Beta Music

The Alcohol EPs [Silber, 2002]

from Beta Music

The song book about alcohol runneth over. Through the ages, artists and musicians have sought the spirit as lubricant and muse, extolling its faithfulness as a pick-me-up, and weeping over its slippery treachery. Nick Lowe mooned about Milk And Alcohol, Doc Pomus cleverly nicknamed it “the Doctor” in Send for the Doctor, John Lee Hooker wailed over its disinhibiting effect on Mad Man Blues.

The Alcohol EPs are a slightly different kettle of fish. A trio of EPs by three young emerging musicians, its overall mood is funereal and somber. You’re not going to get any revelry and carousing here.

The first set of songs comes from Remora aka Brian John Mitchell. Favoring feverish one-chord guitar strumming, Remora’s songs trap desperation and hopelessness, clinging to these emotions like a mad man clutches his Old Testament. If a title like I Told Jesus Christ How Much I Love Her was intended to be funny, the rest aren’t, they’re downright scary. Oblivion, Joy Division, First Call, Hope Is Gone are all dark vehicles.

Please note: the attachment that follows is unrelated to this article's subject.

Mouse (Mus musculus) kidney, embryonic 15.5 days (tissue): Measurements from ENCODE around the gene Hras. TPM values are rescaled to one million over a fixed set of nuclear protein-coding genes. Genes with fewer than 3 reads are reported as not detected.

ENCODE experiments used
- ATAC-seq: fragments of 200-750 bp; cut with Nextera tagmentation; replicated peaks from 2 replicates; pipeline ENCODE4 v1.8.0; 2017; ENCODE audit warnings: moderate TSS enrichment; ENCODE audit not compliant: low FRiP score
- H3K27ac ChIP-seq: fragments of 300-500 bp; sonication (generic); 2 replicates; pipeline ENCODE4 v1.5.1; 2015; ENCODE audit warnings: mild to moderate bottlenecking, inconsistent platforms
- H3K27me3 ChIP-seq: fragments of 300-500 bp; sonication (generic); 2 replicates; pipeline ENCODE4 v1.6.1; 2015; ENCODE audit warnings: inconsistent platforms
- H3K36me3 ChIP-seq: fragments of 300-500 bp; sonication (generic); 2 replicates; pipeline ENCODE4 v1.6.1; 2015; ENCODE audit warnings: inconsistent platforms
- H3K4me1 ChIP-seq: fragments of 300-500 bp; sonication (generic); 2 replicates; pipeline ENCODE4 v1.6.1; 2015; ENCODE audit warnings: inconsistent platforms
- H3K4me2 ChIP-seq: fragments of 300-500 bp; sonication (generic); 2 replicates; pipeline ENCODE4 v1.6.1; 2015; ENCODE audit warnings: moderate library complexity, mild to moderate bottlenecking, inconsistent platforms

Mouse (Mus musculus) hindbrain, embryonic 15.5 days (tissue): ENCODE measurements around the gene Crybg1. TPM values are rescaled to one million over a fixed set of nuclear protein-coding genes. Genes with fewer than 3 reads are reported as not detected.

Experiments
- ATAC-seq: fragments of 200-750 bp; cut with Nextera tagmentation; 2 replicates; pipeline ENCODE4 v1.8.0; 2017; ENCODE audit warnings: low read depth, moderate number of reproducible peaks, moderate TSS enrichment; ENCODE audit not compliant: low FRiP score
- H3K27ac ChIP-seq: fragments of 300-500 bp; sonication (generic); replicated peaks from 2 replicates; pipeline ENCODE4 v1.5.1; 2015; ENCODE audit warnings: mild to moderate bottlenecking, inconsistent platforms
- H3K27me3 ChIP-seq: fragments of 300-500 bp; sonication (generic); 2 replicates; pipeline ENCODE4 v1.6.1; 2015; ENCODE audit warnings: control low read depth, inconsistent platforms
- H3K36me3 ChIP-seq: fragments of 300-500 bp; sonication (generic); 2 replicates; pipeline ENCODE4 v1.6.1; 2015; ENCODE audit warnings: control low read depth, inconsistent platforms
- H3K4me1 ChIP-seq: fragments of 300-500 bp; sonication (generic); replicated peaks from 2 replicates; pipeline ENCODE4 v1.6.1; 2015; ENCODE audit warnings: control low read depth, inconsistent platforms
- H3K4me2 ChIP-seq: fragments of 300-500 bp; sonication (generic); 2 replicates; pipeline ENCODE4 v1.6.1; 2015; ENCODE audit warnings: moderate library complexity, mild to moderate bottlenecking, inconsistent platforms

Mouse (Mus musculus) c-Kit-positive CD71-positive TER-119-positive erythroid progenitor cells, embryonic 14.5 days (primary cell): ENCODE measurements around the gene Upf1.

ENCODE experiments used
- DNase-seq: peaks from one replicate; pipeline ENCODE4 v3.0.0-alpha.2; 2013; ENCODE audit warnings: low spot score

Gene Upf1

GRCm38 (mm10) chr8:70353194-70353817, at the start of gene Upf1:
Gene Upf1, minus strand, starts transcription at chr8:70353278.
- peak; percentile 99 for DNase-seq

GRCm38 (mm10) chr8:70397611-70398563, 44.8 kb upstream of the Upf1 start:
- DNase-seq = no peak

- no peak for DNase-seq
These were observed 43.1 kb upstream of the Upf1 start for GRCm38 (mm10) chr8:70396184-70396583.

But Jon DeRosa’s Pale Horse and Rider allows some sweet relief to creep in, thankfully. He departs from his old work with experimental project Aarktica, injecting folky, country-tinged Americana into his song arrangements, and invoking, at times, a pared-down Son Volt. Bruises Like Badges is the best song out of the four gems he contributes.

The final young guitarist is Nathan Amundson, an Alaskan who now lives in Duluth, Minnesota. Amundson tasted minor fame as Rivulets when his debut album was picked up by minimalist folk trio Low. Over quiet acoustic guitar and whispery vocals, Amundson comes across like a ragged young Elliott Smith. His Your Light and How It Shined is an example of his prodigious talent.

If you drink, don’t drive. Let someone else do it. Also, for goodness’ sake, take this spooky CD out of your car stereo.

Lee Chung Horn, Beta Music

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